AMAC Honored for Innovative Practice in Accessibility

AMAC member working on MOOC program.

By Will Greer | Wednesday, February 21, 2018 | Atlanta, GA

AMAC Accessibility Solutions and Research Center (AMAC) will be recognized Thursday for Innovative Practice in Vienna, Austria, for producing a fully accessible MOOC on ICT and for web accessibility.

The Zero Project will honor AMAC for the ICT100x course on EdX’s platform. The course is being recognized as a 2018 Innovative Practice on Accessibility. This course teaches how to identify issues and design solutions for information and communication technology (ICT) accessibility for customers and employees with disabilities.

AMAC is a research center within Georgia’s Tech’s College of Design.

The Zero Project works closely with the United Nations Convention on the Rights of People with Disabilities (UN CRPD) to provide a platform for countries to share the most innovative and effective solutions to problems faced by people with disabilities.

 “The ICT Accessibility MOOC has created an innovative way to push the ICT accessibility conversation forward internationally. Being honored by the Zero Project reinforces our principle of ‘Creating the Next’ and we are looking forward to taking this momentum and building upon it with future collaborations. The Zero Project recognizing this innovative practice is the first of many steps in the right direction,” said Carolyn Phillips, AMAC’s interim director

Georgia Tech offered its first MOOC (Massive Open Online Courses) in 2012. Since then, more than 1 million students have enrolled in Georgia Tech online courses. The collaboration between Georgia Tech and EdX honors the Institute’s continued expansion as a global leader in online learning.

AMAC Accessibility Solutions and Research Center and Georgia Tech Professional Education produced and released the ICT MOOC in 2016.

Addressing The Knowledge Gap

For years, there has been a knowledge gap on how to create accessible materials. The repercussion of this imbalance has led to some people with disabilities being excluded from the workplace, the Internet, and other important facets of life.

Research shows that web designers, IT professionals, and most people producing web content had not acquired the knowledge and skills to make their work accessible.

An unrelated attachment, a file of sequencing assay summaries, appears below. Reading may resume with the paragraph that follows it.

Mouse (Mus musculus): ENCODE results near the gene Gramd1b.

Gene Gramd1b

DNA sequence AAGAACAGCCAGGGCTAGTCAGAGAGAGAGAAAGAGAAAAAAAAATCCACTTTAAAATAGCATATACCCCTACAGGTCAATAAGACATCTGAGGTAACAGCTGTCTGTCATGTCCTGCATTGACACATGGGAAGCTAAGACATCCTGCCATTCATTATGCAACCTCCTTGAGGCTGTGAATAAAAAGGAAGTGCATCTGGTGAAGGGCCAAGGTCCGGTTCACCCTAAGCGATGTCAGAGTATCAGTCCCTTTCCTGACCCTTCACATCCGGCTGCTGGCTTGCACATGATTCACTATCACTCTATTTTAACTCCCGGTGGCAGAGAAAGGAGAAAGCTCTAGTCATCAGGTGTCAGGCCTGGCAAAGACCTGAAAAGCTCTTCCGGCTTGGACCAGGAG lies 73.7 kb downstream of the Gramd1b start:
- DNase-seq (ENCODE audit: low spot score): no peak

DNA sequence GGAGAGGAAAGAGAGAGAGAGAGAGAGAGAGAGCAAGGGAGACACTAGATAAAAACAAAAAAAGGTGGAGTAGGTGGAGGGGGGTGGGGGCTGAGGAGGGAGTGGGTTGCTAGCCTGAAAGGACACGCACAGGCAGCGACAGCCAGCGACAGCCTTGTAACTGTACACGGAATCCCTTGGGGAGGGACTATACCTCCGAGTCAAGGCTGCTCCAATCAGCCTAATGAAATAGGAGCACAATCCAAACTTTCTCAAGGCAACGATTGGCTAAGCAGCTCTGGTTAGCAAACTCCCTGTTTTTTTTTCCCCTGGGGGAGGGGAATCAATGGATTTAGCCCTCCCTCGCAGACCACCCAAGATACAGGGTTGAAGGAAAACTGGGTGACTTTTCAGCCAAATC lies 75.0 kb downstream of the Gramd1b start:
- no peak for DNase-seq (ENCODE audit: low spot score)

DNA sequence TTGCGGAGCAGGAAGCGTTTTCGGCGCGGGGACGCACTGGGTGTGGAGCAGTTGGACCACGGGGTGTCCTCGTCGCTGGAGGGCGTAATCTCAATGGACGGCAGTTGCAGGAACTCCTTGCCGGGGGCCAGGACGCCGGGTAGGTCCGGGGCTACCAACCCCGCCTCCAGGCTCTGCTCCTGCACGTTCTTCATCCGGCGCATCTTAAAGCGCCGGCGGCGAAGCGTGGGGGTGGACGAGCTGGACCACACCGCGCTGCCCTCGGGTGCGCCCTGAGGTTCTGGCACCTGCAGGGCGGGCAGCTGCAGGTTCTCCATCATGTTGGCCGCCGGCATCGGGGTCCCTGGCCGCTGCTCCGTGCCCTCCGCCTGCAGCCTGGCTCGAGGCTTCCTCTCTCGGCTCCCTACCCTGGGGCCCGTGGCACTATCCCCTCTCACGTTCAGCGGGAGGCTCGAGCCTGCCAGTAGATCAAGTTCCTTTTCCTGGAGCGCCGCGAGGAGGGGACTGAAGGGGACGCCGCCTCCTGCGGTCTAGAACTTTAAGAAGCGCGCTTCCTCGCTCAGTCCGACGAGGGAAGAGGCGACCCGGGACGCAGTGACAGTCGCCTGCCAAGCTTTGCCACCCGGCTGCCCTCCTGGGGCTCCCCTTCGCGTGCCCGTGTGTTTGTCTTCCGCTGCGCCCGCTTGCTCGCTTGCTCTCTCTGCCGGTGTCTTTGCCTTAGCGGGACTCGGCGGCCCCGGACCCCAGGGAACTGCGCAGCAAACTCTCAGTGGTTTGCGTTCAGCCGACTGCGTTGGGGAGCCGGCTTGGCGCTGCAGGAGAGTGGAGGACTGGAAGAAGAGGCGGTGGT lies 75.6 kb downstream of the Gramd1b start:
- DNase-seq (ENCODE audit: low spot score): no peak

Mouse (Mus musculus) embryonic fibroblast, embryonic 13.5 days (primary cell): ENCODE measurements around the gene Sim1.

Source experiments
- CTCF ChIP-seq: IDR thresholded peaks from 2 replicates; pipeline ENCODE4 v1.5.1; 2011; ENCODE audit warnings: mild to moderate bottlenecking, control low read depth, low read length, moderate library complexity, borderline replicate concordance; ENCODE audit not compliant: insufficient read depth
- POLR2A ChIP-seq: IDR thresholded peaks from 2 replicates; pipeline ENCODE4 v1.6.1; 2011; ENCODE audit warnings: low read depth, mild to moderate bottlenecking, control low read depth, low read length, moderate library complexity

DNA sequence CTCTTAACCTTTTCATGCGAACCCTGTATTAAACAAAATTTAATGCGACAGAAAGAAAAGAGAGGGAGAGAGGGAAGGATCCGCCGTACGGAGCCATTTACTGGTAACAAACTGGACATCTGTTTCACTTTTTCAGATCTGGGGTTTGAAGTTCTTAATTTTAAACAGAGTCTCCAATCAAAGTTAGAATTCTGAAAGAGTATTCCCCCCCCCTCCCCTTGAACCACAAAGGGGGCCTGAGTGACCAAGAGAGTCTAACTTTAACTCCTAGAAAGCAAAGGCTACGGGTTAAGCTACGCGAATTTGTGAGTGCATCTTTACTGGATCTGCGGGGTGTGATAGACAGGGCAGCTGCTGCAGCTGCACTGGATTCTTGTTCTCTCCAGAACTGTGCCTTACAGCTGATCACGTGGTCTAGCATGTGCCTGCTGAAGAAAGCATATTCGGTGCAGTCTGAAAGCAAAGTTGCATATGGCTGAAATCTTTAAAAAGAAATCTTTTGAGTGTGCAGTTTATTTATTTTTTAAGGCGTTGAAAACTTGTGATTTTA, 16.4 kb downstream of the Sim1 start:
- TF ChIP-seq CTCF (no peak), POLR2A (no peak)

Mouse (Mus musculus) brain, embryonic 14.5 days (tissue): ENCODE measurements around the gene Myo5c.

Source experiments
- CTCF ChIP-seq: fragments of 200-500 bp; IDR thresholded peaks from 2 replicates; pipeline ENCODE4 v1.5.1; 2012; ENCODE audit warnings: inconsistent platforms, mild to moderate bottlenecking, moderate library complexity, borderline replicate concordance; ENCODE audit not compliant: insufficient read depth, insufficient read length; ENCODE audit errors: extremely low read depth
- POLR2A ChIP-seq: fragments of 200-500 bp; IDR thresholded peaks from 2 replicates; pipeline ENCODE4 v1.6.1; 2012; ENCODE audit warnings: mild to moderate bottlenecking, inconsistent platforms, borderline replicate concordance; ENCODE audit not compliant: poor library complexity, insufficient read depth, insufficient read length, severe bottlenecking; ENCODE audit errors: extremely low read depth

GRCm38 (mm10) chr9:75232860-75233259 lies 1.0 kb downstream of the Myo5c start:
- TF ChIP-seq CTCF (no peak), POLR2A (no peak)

As basic human needs have moved to an online space, equal access to things like paying a bill or finding a doctor have become more reliant on web accessibility.

The ICT MOOC addresses the gap by providing modules detailing some of the primary ICT accessibility obstacles facing organizations today. Each module is taught by a subject matter expert through content-rich videos, activities, and discussion forums.

Lucy Bennett, a designer at AMAC, pushes for more accessibility and inclusion.

Real World Results

Lucy Bennett (shown above) is the senior designer for AMAC. For the last year and a half, she’s been responsible for AMAC’s marketing media and works to make sure the Center is promoting itself with the same level of accessibility as its service provides.

She also began working as a leader in the design community to push for more accessibility and inclusion in the field for people with disabilities.

“I’ve always had the desire to be a leader in the design community, but didn’t feel I had the skill or unique experience to contribute. Once I began the ICT Accessibility MOOC and learning about universal design and the ways designers can benefit from the accessible ICT practices, I found a cause to be passionate about and a unique viewpoint to share with emerging designers,”  Bennett said.  

Through taking the ICT Accessibility MOOC, Bennett has been able to teach others about accessibility and how it can improve the human condition. She was invited to be a member of the American Institute of Graphic Arts (AIGA) Diversity & Inclusion task force. Shortly after receiving that invite, she was asked to participate in AIGA's first multi-chapter design thinking workshop by relaunching the workshop programming to help emerging designers.

Through the workshop relaunch, she said she’ll craft an accessible framework that will be used nationwide to empower a new generation of designers, giving them new opportunities for growth and inclusive leadership.